Customer Service | Help | FAQ | PEP-Easy | Report a Data Error | About
Tip: To find an Author in a Video…

PEP-Web Tip of the Day

To find an Author in a Video, go to the Search Section found on the top left side of the homepage. Then, select “All Video Streams” in the Source menu. Finally, write the name of the Author in the “Search for Words or Phrases in Context” area and click the Search button.

For the complete list of tips, see PEP-Web Tips on the PEP-Web support page.

Zuckerberg, J.O. (1997). Further Reflections on Creativity and Personal Growth: Sculpture and Poetry. J. Amer. Acad. Psychoanal., 25(2):317-328.

(1997). Journal of American Academy of Psychoanalysis, 25(2):317-328

Further Reflections on Creativity and Personal Growth: Sculpture and Poetry

Joan Offerman Zuckerberg, Ph.D.*

To be an analyst, one must be embedded in a highly fluid, transitional zone of relatedness. No two sessions are the same — as no two patients are the same. Each session is unique and irreplaceable. Each patient poses a new set of questions. In any given moment we are responding to a shifting internal world of inner objects, which are competing for prominence and attention. In any given moment we are offering for digestion different aspects of ourselves. What and how much is taken in is ultimately out of our control. We let go of expected outcomes and allow the process to proceed at its own pace, its own rhythm. What emerges is a new creation, a result of the artistry of a living theater. A new script is constructed. Characters (internal objects) are created, and most essential is the opportunity to act and reenact multiple roles, which find their creative vehicle through transference-countertransference. A living stage is created in which all internalized objects are allowed to rehearse (work through) an ever-evolving script. As in a dream, the producer, director, and the actor are all one — multiple aspects of self-in-action. We rehearse, and rehearse, and rehearse, until a new whole is formed.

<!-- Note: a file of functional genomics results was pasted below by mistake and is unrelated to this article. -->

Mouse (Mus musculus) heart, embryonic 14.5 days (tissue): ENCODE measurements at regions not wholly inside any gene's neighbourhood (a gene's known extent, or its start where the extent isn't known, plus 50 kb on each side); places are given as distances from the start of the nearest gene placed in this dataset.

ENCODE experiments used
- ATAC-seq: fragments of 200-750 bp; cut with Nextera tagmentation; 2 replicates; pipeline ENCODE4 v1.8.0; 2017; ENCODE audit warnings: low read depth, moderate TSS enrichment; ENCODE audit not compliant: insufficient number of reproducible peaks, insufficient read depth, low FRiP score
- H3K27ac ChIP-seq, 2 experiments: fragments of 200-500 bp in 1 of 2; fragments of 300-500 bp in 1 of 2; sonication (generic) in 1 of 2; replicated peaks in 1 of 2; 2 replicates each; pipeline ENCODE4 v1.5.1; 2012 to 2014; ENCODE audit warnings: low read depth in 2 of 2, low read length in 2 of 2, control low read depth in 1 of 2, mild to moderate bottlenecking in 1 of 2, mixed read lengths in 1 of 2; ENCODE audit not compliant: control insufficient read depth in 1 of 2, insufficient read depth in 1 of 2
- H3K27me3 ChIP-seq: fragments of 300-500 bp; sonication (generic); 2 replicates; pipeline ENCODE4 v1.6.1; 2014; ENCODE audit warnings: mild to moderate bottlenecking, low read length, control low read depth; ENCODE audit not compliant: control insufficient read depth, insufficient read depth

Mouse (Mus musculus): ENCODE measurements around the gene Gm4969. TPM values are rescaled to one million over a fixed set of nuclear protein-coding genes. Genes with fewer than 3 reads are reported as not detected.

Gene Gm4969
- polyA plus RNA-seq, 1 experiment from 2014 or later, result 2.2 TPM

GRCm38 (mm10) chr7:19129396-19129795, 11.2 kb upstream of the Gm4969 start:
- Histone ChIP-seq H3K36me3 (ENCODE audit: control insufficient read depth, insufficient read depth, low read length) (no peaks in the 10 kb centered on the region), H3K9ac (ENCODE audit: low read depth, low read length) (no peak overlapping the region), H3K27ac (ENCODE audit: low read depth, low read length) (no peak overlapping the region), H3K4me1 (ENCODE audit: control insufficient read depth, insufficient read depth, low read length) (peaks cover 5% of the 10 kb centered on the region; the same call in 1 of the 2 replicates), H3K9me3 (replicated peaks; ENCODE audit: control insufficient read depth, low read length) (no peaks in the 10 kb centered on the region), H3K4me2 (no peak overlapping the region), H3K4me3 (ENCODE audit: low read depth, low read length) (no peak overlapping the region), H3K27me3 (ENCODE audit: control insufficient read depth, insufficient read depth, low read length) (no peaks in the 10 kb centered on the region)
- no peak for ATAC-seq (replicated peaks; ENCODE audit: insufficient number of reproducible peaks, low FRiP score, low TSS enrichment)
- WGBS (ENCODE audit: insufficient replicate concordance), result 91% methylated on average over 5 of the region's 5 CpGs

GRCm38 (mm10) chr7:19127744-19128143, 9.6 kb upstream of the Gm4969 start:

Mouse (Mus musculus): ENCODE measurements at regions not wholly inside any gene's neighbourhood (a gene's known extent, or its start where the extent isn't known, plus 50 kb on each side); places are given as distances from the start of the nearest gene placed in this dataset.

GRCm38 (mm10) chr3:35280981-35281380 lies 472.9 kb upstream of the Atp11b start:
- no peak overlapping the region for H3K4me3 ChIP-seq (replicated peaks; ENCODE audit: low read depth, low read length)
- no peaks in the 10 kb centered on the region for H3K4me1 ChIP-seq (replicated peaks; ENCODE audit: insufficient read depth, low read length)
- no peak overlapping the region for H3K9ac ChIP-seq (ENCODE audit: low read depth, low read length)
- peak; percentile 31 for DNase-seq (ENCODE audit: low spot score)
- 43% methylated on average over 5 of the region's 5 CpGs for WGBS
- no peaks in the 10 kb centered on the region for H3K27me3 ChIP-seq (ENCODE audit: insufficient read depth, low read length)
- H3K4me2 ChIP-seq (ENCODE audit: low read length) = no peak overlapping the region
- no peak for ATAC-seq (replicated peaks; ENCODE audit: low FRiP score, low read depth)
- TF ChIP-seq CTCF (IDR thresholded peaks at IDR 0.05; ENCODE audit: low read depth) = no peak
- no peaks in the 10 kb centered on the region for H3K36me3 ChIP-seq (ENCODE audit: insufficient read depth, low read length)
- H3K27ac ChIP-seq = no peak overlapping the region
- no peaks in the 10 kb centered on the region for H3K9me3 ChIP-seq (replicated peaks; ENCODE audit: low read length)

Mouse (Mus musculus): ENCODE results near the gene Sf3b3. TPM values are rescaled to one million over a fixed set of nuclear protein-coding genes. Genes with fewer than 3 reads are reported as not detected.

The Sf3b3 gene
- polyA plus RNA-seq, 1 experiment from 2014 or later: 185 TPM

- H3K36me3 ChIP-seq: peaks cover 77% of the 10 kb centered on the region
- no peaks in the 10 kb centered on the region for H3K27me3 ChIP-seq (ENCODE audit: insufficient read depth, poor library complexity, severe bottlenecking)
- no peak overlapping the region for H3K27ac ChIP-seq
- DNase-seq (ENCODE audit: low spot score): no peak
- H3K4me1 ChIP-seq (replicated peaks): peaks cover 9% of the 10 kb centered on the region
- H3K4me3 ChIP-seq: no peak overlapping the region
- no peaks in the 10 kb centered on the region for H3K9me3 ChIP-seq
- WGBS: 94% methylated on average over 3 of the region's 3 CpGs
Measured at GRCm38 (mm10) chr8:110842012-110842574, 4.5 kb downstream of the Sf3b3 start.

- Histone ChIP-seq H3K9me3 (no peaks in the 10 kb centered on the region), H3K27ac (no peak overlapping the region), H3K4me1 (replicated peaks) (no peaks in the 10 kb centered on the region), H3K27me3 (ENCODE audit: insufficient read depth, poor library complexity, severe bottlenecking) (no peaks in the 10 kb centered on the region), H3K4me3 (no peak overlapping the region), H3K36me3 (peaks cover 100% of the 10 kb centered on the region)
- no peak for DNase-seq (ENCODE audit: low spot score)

Very often in class, or in my own studio, one destroys his or her work after varying periods of time. This is frequently an exercise aimed at keeping the artist steeped in “process” as opposed to fostering a kind of premature attachment to outcome. One literally deconstructs in order to perceive again, with new eyes, different forms—forms not seen before. I suppose that if one continued this exercise ad-absurdum, each time one would see anew.

[This is a summary or excerpt from the full text of the book or article. The full text of the document is available to subscribers.]

Copyright © 2021, Psychoanalytic Electronic Publishing, ISSN 2472-6982 Customer Service | Help | FAQ | Download PEP Bibliography | Report a Data Error | About

WARNING! This text is printed for personal use. It is copyright to the journal in which it originally appeared. It is illegal to redistribute it in any form.